That entrepreneurial spirit of yours is at the heart of your success. But it’s your financials that will help you keep your business (and spirit) alive. One of the areas many entrepreneurs drop the ball is in their approach to or lack of accounting know-how and more importantly focus.
We want you to be able to focus on the things you love about your business, but we know you need to stay on top of your finances. These 10 accounting terms will help you set a firm foundation to build on.
Every Entrepreneur Should Know These 10 Accounting Terms
An asset is anything you own outright with monetary value. Your inventory, your business vehicles, your real estate and even your office furniture help make up your assets. You should also add on a few sub-terms to help define your assets including:
- Fixed: which are assets that aren’t so liquid and are held over the long term such as land.
- Current: which are assets that can be turned into money fast such as the obvious cash, but also in some cases your inventory or even some investments.
- Tangible: the assets you can touch such as equipment.
- Intangible: the assets you can’t touch like a patent for your product or copyrights to your books.
A liability is basically a debt whether it’s a balance on your credit cards, a bank loan or outstanding bill payments to suppliers. Current liabilities should be paid back within a year while long term liabilities would be more substantial and can be paid back over longer terms.
Equity is the remaining value of an owner’s interest in a company, after all liabilities have been deducted. You may hear of equity being referred to as “stockholders’ equity” (for corporations) or “owner’s equity” (for sole proprietorships). Equity can be calculated as: Equity = Assets – Liabilities.
4. Bottom line
The bottom line gets its name quite honestly. It refers to the overall profits that appear at the bottom of your income statement. Pretty logical. So, if your small business accounting service says, “this is going to eat into your bottom line,” listen to them as that means it can decrease your profits. Your bottom line is the number that reflects your current financial results.
5. Cash flow
Cash flow is how money moves in and out of your company. To track it you look at the money in your bank at the start of a certain period and the balance remaining at the end of that period.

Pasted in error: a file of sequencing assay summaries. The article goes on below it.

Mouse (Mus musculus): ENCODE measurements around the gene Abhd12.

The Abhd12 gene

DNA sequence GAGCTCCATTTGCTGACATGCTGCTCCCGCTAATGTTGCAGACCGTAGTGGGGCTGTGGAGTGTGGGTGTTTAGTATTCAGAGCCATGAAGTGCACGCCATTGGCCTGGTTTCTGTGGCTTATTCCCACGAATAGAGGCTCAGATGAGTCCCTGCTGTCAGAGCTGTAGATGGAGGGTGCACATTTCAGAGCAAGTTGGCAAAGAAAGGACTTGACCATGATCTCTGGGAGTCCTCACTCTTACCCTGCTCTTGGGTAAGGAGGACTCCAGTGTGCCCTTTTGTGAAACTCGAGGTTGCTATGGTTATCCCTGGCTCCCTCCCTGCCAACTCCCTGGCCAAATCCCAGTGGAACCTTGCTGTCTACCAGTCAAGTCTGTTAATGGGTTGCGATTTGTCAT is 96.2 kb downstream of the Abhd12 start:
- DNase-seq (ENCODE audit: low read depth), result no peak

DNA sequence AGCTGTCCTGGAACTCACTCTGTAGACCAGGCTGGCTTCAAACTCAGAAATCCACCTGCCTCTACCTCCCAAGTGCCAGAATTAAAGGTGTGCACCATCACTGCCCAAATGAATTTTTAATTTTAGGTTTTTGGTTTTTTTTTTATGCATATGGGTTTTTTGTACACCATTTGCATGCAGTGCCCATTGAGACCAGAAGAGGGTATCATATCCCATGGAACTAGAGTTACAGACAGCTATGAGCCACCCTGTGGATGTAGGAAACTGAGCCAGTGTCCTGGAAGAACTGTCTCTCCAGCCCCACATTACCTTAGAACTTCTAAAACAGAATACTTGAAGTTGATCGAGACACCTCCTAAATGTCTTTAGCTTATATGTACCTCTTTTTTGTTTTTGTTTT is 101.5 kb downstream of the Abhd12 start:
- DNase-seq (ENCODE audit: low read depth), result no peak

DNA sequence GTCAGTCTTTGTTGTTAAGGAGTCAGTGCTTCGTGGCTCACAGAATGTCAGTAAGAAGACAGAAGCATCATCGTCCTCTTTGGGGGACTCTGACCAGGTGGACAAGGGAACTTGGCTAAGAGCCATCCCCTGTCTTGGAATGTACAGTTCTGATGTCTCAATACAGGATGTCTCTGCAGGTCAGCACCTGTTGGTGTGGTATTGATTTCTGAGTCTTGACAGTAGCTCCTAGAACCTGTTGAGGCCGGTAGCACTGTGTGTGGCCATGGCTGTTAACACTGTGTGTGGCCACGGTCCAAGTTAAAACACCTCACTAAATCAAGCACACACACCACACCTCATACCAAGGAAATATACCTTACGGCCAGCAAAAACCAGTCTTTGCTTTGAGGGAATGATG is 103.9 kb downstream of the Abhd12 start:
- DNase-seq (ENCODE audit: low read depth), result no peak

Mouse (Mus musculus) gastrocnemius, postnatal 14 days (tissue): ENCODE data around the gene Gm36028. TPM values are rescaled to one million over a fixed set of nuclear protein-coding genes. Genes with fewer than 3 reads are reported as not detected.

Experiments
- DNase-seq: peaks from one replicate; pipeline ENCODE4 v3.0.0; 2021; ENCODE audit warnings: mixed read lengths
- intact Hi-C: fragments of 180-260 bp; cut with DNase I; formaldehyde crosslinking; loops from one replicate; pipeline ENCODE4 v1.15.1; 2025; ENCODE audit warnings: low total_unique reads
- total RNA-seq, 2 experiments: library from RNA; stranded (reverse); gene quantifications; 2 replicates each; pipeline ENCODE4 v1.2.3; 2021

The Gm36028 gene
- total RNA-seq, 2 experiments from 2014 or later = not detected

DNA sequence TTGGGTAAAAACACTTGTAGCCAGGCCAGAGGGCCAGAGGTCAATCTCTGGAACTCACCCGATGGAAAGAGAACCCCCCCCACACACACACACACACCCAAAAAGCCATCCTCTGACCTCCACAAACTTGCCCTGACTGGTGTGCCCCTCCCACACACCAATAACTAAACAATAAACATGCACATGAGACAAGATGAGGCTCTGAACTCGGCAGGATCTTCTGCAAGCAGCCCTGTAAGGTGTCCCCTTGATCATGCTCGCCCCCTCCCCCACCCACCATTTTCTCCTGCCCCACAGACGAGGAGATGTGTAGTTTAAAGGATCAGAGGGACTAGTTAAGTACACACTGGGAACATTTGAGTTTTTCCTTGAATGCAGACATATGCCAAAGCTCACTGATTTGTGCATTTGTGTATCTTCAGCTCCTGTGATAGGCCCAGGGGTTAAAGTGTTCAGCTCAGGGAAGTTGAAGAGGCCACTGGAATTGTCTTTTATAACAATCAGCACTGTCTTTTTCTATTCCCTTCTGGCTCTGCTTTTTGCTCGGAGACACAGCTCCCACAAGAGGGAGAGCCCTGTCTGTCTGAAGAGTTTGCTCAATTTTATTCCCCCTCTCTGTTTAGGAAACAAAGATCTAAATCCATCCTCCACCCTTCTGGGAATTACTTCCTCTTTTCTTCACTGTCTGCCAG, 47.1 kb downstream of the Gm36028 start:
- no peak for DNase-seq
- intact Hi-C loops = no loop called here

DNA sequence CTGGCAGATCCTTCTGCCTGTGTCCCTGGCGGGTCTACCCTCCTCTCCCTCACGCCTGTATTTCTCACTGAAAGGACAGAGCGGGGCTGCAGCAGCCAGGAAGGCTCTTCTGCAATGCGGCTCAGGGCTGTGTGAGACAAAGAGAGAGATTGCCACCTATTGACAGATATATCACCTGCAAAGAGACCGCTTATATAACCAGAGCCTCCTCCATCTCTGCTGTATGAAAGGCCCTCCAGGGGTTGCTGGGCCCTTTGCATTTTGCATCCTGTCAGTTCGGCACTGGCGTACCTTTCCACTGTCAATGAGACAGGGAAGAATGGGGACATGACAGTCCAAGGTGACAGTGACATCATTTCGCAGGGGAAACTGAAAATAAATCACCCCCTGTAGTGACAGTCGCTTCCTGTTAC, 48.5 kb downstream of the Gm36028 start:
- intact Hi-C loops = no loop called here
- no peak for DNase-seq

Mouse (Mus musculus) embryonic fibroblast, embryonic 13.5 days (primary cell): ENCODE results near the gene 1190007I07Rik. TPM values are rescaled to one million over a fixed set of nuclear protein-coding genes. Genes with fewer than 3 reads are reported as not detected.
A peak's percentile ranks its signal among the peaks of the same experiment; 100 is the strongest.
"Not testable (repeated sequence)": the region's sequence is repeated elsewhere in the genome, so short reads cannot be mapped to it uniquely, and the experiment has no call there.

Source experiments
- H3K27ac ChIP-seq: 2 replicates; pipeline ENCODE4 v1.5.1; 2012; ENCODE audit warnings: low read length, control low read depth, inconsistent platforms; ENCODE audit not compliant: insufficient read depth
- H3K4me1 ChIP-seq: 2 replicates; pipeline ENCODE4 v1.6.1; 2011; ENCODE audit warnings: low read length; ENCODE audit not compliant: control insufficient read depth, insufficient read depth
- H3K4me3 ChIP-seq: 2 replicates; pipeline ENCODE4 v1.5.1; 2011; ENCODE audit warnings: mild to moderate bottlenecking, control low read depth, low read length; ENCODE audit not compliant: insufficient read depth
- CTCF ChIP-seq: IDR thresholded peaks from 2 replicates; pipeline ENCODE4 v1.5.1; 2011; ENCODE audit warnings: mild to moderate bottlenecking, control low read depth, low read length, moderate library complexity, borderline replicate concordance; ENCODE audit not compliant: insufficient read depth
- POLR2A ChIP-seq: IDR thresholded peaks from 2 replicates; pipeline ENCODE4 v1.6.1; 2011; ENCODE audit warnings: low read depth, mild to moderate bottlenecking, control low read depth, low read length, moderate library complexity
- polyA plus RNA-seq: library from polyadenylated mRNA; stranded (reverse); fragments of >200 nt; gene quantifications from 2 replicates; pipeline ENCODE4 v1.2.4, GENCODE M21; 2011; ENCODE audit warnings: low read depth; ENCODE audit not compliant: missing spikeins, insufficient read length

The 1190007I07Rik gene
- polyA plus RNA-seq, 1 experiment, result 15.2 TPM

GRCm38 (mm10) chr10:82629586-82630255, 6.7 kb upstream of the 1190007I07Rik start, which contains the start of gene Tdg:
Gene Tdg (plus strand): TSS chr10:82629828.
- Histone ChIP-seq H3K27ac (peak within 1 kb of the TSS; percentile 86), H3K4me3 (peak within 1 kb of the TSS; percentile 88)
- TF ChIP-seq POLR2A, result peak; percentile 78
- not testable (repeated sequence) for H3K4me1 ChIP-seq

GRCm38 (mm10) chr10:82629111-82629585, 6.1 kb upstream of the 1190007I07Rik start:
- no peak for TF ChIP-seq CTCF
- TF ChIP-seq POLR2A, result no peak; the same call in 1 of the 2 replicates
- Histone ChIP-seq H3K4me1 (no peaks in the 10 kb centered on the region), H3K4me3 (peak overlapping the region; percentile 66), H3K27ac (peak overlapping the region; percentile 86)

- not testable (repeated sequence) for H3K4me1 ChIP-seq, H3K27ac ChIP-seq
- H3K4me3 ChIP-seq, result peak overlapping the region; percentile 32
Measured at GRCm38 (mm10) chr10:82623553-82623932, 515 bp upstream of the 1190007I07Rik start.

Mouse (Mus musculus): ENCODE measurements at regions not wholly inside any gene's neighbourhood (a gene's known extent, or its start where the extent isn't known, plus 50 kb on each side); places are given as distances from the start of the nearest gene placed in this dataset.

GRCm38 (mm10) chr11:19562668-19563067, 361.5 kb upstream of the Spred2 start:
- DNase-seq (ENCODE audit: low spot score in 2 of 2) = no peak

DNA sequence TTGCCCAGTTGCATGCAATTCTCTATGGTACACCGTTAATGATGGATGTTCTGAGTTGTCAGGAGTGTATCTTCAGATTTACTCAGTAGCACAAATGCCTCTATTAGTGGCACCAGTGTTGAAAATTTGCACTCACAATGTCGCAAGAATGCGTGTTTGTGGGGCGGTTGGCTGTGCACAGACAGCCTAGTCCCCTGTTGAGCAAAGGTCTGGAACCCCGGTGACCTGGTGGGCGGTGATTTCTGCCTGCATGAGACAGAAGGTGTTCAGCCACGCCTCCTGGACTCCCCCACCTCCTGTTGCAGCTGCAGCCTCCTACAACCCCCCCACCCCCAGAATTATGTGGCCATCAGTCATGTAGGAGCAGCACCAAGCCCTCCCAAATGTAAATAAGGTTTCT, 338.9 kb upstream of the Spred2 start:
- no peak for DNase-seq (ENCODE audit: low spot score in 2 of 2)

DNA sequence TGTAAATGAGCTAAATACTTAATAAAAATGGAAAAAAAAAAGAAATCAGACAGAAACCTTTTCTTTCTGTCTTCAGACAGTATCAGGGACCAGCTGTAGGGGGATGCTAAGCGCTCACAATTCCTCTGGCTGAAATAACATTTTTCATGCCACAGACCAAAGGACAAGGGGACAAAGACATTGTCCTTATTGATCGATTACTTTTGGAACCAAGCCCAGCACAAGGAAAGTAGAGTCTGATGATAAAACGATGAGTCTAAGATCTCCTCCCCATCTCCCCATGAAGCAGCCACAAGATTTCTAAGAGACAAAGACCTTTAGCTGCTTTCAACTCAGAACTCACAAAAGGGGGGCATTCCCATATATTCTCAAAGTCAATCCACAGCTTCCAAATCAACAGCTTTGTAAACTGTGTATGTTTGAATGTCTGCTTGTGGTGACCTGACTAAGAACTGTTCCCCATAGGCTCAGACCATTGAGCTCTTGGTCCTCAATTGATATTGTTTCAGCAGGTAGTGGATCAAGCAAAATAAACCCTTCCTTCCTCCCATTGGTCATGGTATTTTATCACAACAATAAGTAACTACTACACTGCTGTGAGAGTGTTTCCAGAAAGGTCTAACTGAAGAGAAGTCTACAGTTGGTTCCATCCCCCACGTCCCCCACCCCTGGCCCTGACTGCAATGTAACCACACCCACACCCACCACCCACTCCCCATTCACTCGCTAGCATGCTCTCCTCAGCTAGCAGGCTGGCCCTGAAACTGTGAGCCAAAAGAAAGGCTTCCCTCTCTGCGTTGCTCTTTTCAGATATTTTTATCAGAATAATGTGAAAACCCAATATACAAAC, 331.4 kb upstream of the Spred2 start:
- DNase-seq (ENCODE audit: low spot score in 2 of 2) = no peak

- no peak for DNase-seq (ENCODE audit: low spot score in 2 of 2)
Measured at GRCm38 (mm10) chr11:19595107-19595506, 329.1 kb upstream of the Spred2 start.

You want to maintain a healthy cash flow as it helps you avoid the need to use credit or borrow money for your day to day operations. High cash flows go beyond the break-even mark allowing you to invest more in your business and help you create personal financial success
6. Gross margin
Gross margin is the revenue minus the expenses directly needed to earn those revenues. For example, a construction business would take their earned revenue less job materials and labor costs to get the Gross margin. This gross margin money covers your normal business towards your overhead, like rent and payroll. It also should cover your personal wages and the profit required to make your investment work for you.
7. Capital expenditure
Capital expenditure refers to money invested in an asset that provides ongoing benefits. This would be something like your vehicles, equipment and other large expenditure that should provide earning capacity over several years.
8. Working capital
Working capital measures the short-term financial health of your business. The formula used to calculate working capital is current assets – current liabilities. This measures the ability of your cash to cover the ongoing commitments of the business.
9. Costs of sales
This is the cost associated with the production of a product. You’ll have fixed costs which include the items that never change in the production process as well as variable costs which include costs that might fluctuate. Variable costs are harder to predict and are related to the volume of activity. Some common examples of variable costs might include:
- Direct materials
- Direct labor
- Transaction fees
- Utility costs
- Billable labor
Concentration focuses on what percentage of business your company conducts with a particular client or group of clients. Ideally, you have several large clients or a variety of groups of clients to reduce the risk to your business with one significant loss.
When one large client makes up a large percentage of your revenue, if that client leaves it could be difficult to reduce costs quickly enough to avoid a traumatic blow to the business.
Concentration can bring efficiencies but can also efficiently wipe out the business. Review client make-up regularly to redistribute that risk to give your working room should a change occur.
These 10 accounting terms are fundamental for entrepreneurs to know to have valuable conversations with their CPA or accounting coach.
With our Business Compass Program we work with you to set the financial foundation of your business so you can thrive. Our proven process and accountability meetings teach you how to track your financial activity so you can make financial decisions in real-time.
Schedule your free 30-minute Introductory Call to learn more about how our program can be the beginning of true financial control and health.
Visit our Entrepreneur’s Guide to Accounting for more valuable articles like this one to help you build the right foundation for your business financials.